What are 7 signs of cognitive dissonance?

In the field of psychology, cognitive dissonance is the perception of contradictory information and the mental cost of it. Relevant information elements include a person's actions, feelings, ideas, beliefs, values, and things in the environment. Cognitive dissonance is generally experienced as psychological stress when people participate in an action that goes against one or more of those things. According to this theory, when two actions or ideas are not psychologically consistent with each other, people do everything in their power to change them until they become consistent.

Discomfort is triggered when the person's beliefs collide with the new perceived information, so the individual tries to find a way to resolve the contradiction to reduce their discomfort. This type of cognitive dissonance occurs in a person who is faced with a difficult decision and when the rejected option may still have desirable characteristics for the person who chooses it. This cognitive dissonance has definitely caused me to cross ocean waves of emotions, balancing up and down in a sea that I couldn't control. Sometimes, the ways in which people resolve cognitive dissonance contribute to unhealthy behaviors or poor choices.

You haven't thought much about it before, but if you keep choosing the same clothes, you'll feel a certain cognitive dissonance. Cognitive dissonance can interfere with their perceptions of themselves and their abilities, which is why it can often be so uncomfortable and unpleasant. Learning what cognitive dissonance is, why it's so powerful, and how managing it can get you back to taking charge. In A Theory of Cognitive Dissonance, Leon Festinger (the psychologist who first described this phenomenon) offers an example of how a person can address dissonance related to health behavior by talking about people who continue to smoke, even though they know that it is harmful to their health.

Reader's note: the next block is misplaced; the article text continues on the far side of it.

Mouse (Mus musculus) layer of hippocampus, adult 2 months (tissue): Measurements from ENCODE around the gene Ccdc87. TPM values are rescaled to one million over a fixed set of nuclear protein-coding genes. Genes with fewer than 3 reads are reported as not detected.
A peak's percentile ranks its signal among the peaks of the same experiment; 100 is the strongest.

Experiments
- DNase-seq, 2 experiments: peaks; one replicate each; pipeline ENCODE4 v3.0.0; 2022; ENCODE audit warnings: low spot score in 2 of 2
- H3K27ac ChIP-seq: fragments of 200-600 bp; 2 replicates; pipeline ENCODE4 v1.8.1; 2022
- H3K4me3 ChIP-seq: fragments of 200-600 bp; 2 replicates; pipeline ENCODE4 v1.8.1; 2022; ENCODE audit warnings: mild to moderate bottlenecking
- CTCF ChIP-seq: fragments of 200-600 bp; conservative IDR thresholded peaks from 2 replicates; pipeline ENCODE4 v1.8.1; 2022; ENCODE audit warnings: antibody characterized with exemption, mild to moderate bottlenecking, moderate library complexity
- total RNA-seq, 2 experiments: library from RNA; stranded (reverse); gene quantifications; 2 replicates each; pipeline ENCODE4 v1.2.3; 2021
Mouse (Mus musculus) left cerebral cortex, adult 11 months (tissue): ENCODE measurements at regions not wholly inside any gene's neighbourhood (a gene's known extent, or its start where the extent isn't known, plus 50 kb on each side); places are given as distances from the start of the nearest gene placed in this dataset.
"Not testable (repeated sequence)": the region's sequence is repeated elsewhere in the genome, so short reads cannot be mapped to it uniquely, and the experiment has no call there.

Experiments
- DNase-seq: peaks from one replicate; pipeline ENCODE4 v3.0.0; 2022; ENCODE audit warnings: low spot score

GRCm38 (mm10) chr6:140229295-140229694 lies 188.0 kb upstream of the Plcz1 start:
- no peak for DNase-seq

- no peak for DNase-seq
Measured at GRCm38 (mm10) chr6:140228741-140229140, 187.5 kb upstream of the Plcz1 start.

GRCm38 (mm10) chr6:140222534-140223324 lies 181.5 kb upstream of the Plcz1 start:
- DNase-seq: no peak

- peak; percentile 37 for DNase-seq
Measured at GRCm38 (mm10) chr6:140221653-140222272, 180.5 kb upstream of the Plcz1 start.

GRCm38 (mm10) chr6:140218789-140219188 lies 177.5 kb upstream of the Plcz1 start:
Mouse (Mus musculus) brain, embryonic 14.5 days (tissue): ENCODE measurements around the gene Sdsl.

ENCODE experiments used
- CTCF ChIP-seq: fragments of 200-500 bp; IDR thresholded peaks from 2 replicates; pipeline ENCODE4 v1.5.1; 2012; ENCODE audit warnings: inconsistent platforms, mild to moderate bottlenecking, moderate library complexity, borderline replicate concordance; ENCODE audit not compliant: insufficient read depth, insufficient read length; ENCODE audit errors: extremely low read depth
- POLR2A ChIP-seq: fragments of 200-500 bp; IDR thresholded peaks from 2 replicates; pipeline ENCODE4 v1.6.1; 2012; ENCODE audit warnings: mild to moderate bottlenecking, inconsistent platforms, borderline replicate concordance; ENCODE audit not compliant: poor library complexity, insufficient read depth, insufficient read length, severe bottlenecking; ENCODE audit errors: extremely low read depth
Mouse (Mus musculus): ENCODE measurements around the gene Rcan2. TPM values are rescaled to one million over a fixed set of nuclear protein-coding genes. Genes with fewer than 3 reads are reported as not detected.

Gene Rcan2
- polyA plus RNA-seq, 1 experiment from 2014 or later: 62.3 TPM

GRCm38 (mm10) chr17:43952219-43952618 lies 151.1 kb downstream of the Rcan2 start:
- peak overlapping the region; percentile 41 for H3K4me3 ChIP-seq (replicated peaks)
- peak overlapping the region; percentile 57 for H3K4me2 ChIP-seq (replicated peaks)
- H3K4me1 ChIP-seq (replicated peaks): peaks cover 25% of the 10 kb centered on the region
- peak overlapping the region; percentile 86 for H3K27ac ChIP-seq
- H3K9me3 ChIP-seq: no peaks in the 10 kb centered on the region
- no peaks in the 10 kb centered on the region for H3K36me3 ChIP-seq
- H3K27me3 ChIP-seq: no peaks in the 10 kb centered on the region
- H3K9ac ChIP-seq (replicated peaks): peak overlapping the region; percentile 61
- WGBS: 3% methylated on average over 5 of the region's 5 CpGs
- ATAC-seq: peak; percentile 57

The brain will try to resolve cognitive dissonance on its own, but that doesn't mean you can't have a say in the process. Undoubtedly, feeling apprehensive: The uncomfortable feeling in the pit of your stomach is a sure sign that you may be dealing with cognitive dissonance. Acharya from Stanford, Blackwell and Sen from Harvard state that cognitive dissonance increases when a person commits an act of violence against someone from a different ethnic or racial group and decreases when the person does not commit any act of violence of this type. Cognitive dissonance may be due to feeling compelled to do something, when learning new information, or when faced with a decision between two similar options.

This can attest that they feel alone and experience cognitive dissonance when they see someone their age feel happy and successful. Everyone experiences cognitive dissonance to some degree, but that doesn't mean it's always easy to recognize. Cognitive dissonance may be something you don't even notice because your brain resolves it quickly, such as when someone bumps into you on the way to work and you spill your coffee. That's because if you're not aware of yourself, cognitive dissonance can cause you to act and feel quite out of place.

Hilary Gibbons
Hilary Gibbons

Subtly charming twitter ninja. Freelance zombie guru. Friendly bacon enthusiast. Tv scholar. Extreme food junkie.